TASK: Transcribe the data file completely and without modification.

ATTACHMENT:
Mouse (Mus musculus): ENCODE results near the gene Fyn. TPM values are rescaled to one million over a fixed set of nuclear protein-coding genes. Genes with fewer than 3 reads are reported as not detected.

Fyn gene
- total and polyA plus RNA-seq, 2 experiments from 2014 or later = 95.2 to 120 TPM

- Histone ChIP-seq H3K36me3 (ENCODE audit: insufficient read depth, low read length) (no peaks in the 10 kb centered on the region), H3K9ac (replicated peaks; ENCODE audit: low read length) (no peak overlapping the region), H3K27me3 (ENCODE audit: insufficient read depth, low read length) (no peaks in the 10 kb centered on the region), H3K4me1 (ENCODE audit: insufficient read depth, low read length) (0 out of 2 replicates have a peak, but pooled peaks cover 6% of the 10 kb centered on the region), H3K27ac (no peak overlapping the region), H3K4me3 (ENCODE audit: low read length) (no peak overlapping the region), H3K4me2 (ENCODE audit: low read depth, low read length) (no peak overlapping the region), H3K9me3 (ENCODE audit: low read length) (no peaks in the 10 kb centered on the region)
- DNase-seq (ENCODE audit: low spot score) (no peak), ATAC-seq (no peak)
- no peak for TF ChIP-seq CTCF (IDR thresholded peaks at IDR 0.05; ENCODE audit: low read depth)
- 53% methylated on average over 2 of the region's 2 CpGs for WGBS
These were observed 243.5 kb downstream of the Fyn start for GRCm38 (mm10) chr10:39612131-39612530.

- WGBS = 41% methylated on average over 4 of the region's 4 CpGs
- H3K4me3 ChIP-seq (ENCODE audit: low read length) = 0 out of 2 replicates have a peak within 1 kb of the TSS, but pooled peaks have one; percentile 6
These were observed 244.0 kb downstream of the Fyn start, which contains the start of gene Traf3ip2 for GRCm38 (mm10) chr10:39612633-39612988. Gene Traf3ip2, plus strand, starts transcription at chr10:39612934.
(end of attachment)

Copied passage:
Mouse (Mus musculus): ENCODE results near the gene Fyn. TPM values are rescaled to one million over a fixed set of nuclear protein-coding genes. Genes with fewer than 3 reads are reported as not detected.

Fyn gene
- total and polyA plus RNA-seq, 2 experiments from 2014 or later = 95.2 to 120 TPM

- Histone ChIP-seq H3K36me3 (ENCODE audit: insufficient read depth, low read length) (no peaks in the 10 kb centered on the region), H3K9ac (replicated peaks; ENCODE audit: low read length) (no peak overlapping the region), H3K27me3 (ENCODE audit: insufficient read depth, low read length) (no peaks in the 10 kb centered on the region), H3K4me1 (ENCODE audit: insufficient read depth, low read length) (0 out of 2 replicates have a peak, but pooled peaks cover 6% of the 10 kb centered on the region), H3K27ac (no peak overlapping the region), H3K4me3 (ENCODE audit: low read length) (no peak overlapping the region), H3K4me2 (ENCODE audit: low read depth, low read length) (no peak overlapping the region), H3K9me3 (ENCODE audit: low read length) (no peaks in the 10 kb centered on the region)
- DNase-seq (ENCODE audit: low spot score) (no peak), ATAC-seq (no peak)
- no peak for TF ChIP-seq CTCF (IDR thresholded peaks at IDR 0.05; ENCODE audit: low read depth)
- 53% methylated on average over 2 of the region's 2 CpGs for WGBS
These were observed 243.5 kb downstream of the Fyn start for GRCm38 (mm10) chr10:39612131-39612530.

- WGBS = 41% methylated on average over 4 of the region's 4 CpGs
- H3K4me3 ChIP-seq (ENCODE audit: low read length) = 0 out of 2 replicates have a peak within 1 kb of the TSS, but pooled peaks have one; percentile 6
These were observed 244.0 kb downstream of the Fyn start, which contains the start of gene Traf3ip2 for GRCm38 (mm10) chr10:39612633-39612988. Gene Traf3ip2, plus strand, starts transcription at chr10:39612934.